Photographers post more than five million images from their phones to Instagram every day. Yet even the most sophisticated phone can’t match the image resolution and quality of a camera. In an attempt to make uploading photos from a camera as easy as it is from a smartphone, manufacturers began adding Wi-Fi radios to their cameras last year, but the software interfaces were so difficult to navigate that few people actually used them. To simplify the process, Nikon engineers installed a version of Google’s Android smartphone operating system on the Wi-Fi–enabled Coolpix S800c.
Designers took a fairly standard point-and-shoot, with a 16-megapixel sensor and 10x optical zoom lens, and added 680 megabytes of storage for app downloads. Once logged into a Wi-Fi hotspot, photographers can use the S800c as they would a smartphone and download any number of image-editing apps, such as Adobe Photoshop Express, and sharing tools, such as Photobucket. Nikon software engineers made only one tweak to the OS: Android can take at least 10 seconds to boot, so they programmed the camera’s processor to first open Nikon’s own camera software, which takes less than a second to fire up, while Android loads in the background. That way, photographers will never miss the shot.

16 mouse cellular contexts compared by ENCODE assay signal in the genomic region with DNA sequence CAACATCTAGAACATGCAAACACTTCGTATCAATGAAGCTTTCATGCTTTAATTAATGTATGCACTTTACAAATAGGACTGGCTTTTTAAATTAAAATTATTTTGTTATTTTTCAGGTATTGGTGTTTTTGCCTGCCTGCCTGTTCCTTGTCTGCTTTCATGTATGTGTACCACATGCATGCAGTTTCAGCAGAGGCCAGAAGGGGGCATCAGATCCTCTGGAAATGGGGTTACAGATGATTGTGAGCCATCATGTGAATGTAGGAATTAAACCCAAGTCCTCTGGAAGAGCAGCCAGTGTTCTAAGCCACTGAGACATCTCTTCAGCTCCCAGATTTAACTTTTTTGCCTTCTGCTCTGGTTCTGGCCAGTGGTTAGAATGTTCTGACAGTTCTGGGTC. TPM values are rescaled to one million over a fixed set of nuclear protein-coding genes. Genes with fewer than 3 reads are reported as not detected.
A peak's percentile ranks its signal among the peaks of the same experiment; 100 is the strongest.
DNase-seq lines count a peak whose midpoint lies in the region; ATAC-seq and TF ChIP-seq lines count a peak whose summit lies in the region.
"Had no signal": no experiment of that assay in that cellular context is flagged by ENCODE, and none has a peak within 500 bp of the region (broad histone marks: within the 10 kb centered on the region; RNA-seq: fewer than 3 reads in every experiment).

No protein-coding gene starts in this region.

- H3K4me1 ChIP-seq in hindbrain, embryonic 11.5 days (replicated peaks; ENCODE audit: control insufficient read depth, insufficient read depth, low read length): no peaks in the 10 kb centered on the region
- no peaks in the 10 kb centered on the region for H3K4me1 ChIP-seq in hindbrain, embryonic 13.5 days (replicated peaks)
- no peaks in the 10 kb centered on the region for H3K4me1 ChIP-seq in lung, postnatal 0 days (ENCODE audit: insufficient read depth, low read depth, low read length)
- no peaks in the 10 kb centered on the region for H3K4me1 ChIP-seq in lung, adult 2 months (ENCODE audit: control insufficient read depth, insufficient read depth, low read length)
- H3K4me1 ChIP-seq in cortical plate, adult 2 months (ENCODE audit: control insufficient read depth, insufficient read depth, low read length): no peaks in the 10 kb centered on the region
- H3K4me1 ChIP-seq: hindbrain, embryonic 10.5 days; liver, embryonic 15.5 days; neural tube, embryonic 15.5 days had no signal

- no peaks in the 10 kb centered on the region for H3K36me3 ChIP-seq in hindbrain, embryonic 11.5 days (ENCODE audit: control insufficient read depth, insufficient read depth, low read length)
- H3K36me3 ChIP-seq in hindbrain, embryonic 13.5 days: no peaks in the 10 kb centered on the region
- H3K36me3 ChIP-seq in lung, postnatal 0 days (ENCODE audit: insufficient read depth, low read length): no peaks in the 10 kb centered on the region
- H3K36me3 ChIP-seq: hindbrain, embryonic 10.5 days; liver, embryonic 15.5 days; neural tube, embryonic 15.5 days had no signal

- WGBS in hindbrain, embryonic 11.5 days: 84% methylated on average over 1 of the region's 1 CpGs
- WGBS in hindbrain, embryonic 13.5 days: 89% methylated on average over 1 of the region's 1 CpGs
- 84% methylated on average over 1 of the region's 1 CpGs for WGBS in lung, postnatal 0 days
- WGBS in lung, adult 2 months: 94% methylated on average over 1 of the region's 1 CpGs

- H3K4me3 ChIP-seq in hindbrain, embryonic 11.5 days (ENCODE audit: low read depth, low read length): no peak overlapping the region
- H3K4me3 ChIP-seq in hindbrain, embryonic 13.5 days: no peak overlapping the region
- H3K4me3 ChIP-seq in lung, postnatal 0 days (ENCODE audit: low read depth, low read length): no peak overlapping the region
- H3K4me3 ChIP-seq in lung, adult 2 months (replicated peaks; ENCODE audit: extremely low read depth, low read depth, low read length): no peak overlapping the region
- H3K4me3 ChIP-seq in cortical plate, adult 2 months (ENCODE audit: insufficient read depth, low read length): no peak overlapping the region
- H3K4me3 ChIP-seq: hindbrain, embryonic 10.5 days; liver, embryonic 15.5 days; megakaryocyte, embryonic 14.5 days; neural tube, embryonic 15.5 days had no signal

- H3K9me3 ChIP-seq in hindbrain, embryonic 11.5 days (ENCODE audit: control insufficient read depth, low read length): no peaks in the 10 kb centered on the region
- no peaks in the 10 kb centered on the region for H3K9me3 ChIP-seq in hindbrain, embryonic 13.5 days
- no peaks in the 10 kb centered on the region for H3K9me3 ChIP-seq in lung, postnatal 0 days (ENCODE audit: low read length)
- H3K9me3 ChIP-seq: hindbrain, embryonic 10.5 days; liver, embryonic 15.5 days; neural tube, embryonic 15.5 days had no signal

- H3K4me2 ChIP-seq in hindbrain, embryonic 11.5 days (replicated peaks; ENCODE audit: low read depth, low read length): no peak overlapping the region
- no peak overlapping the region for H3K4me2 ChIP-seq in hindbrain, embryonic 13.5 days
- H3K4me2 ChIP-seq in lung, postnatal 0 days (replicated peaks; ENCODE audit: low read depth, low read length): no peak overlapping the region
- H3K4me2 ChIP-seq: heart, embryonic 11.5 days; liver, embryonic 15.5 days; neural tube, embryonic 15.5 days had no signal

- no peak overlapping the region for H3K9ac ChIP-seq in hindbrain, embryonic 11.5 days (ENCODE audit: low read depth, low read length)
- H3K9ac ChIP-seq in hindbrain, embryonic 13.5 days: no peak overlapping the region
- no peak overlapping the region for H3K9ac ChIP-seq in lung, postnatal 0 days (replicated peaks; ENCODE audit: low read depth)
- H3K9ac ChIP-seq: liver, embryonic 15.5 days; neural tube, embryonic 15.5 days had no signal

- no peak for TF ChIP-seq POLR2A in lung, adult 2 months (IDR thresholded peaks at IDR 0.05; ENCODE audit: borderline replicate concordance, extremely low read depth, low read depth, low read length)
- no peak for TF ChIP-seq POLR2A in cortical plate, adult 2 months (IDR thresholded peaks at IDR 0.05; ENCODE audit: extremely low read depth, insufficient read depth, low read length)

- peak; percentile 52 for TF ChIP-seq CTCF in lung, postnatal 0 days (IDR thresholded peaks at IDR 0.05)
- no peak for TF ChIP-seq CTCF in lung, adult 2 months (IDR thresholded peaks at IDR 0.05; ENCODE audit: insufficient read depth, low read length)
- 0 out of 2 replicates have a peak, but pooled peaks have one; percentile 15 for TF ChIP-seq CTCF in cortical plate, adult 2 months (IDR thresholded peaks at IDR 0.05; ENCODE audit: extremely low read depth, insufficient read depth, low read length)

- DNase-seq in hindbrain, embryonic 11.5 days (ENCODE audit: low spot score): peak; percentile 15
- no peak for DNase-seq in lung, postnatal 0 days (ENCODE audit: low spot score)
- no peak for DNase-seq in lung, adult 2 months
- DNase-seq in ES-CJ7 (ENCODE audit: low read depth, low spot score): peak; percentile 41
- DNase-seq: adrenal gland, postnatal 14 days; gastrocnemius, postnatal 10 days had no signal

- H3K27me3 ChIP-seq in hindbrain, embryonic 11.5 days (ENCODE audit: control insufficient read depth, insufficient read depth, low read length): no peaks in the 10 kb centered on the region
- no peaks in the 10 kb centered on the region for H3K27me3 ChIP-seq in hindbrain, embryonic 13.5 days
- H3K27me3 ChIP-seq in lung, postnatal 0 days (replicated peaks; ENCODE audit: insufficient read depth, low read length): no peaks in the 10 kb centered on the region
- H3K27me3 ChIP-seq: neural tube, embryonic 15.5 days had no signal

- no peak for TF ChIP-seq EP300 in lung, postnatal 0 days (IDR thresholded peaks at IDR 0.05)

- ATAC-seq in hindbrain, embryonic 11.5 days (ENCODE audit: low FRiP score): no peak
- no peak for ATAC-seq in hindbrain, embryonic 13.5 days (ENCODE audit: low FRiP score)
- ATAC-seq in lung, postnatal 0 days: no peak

Resolution: 16 megapixels
Zoom: 10x optical (25mm–250mm equivalent)
Touchscreen: 3.5-inch OLED
Five amazing, clean technologies that will set us free, in this month's energy-focused issue. Also: how to build a better bomb detector, the robotic toys that are raising your children, a human catapult, the world's smallest arcade, and much more.